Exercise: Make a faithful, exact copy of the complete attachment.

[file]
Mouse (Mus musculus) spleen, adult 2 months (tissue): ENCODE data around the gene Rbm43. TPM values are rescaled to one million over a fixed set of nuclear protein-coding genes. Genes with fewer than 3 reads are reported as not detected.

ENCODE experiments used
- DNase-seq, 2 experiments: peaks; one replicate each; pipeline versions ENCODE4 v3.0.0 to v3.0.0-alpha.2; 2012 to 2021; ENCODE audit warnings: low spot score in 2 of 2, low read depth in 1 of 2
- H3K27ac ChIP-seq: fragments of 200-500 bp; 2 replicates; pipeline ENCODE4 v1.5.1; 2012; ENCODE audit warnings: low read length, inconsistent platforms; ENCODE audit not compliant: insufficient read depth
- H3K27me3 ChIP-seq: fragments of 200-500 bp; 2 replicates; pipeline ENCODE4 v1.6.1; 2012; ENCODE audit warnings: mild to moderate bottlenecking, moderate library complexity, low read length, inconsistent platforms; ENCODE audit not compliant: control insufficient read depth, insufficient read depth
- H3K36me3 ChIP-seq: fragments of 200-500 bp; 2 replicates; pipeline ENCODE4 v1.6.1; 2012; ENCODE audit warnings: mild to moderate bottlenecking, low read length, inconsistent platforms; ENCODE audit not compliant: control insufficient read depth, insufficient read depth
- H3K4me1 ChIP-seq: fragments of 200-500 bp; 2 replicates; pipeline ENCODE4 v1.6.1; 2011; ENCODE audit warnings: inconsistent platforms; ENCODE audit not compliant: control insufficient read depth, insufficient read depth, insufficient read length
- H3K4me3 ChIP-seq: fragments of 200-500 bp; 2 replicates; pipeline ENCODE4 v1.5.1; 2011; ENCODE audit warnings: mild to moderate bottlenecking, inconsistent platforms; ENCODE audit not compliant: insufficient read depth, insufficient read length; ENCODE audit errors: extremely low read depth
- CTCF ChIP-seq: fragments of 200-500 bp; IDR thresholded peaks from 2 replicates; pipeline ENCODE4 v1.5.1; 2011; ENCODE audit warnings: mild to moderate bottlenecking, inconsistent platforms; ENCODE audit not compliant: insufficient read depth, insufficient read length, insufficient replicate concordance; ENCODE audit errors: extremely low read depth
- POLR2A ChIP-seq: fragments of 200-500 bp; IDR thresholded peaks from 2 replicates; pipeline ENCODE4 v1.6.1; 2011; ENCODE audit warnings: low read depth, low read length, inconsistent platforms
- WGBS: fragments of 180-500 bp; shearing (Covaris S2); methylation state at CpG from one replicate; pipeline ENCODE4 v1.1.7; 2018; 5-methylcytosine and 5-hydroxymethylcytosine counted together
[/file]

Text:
Mouse (Mus musculus) spleen, adult 2 months (tissue): ENCODE data around the gene Rbm43. TPM values are rescaled to one million over a fixed set of nuclear protein-coding genes. Genes with fewer than 3 reads are reported as not detected.

ENCODE experiments used
- DNase-seq, 2 experiments: peaks; one replicate each; pipeline versions ENCODE4 v3.0.0 to v3.0.0-alpha.2; 2012 to 2021; ENCODE audit warnings: low spot score in 2 of 2, low read depth in 1 of 2
- H3K27ac ChIP-seq: fragments of 200-500 bp; 2 replicates; pipeline ENCODE4 v1.5.1; 2012; ENCODE audit warnings: low read length, inconsistent platforms; ENCODE audit not compliant: insufficient read depth
- H3K27me3 ChIP-seq: fragments of 200-500 bp; 2 replicates; pipeline ENCODE4 v1.6.1; 2012; ENCODE audit warnings: mild to moderate bottlenecking, moderate library complexity, low read length, inconsistent platforms; ENCODE audit not compliant: control insufficient read depth, insufficient read depth
- H3K36me3 ChIP-seq: fragments of 200-500 bp; 2 replicates; pipeline ENCODE4 v1.6.1; 2012; ENCODE audit warnings: mild to moderate bottlenecking, low read length, inconsistent platforms; ENCODE audit not compliant: control insufficient read depth, insufficient read depth
- H3K4me1 ChIP-seq: fragments of 200-500 bp; 2 replicates; pipeline ENCODE4 v1.6.1; 2011; ENCODE audit warnings: inconsistent platforms; ENCODE audit not compliant: control insufficient read depth, insufficient read depth, insufficient read length
- H3K4me3 ChIP-seq: fragments of 200-500 bp; 2 replicates; pipeline ENCODE4 v1.5.1; 2011; ENCODE audit warnings: mild to moderate bottlenecking, inconsistent platforms; ENCODE audit not compliant: insufficient read depth, insufficient read length; ENCODE audit errors: extremely low read depth
- CTCF ChIP-seq: fragments of 200-500 bp; IDR thresholded peaks from 2 replicates; pipeline ENCODE4 v1.5.1; 2011; ENCODE audit warnings: mild to moderate bottlenecking, inconsistent platforms; ENCODE audit not compliant: insufficient read depth, insufficient read length, insufficient replicate concordance; ENCODE audit errors: extremely low read depth
- POLR2A ChIP-seq: fragments of 200-500 bp; IDR thresholded peaks from 2 replicates; pipeline ENCODE4 v1.6.1; 2011; ENCODE audit warnings: low read depth, low read length, inconsistent platforms
- WGBS: fragments of 180-500 bp; shearing (Covaris S2); methylation state at CpG from one replicate; pipeline ENCODE4 v1.1.7; 2018; 5-methylcytosine and 5-hydroxymethylcytosine counted together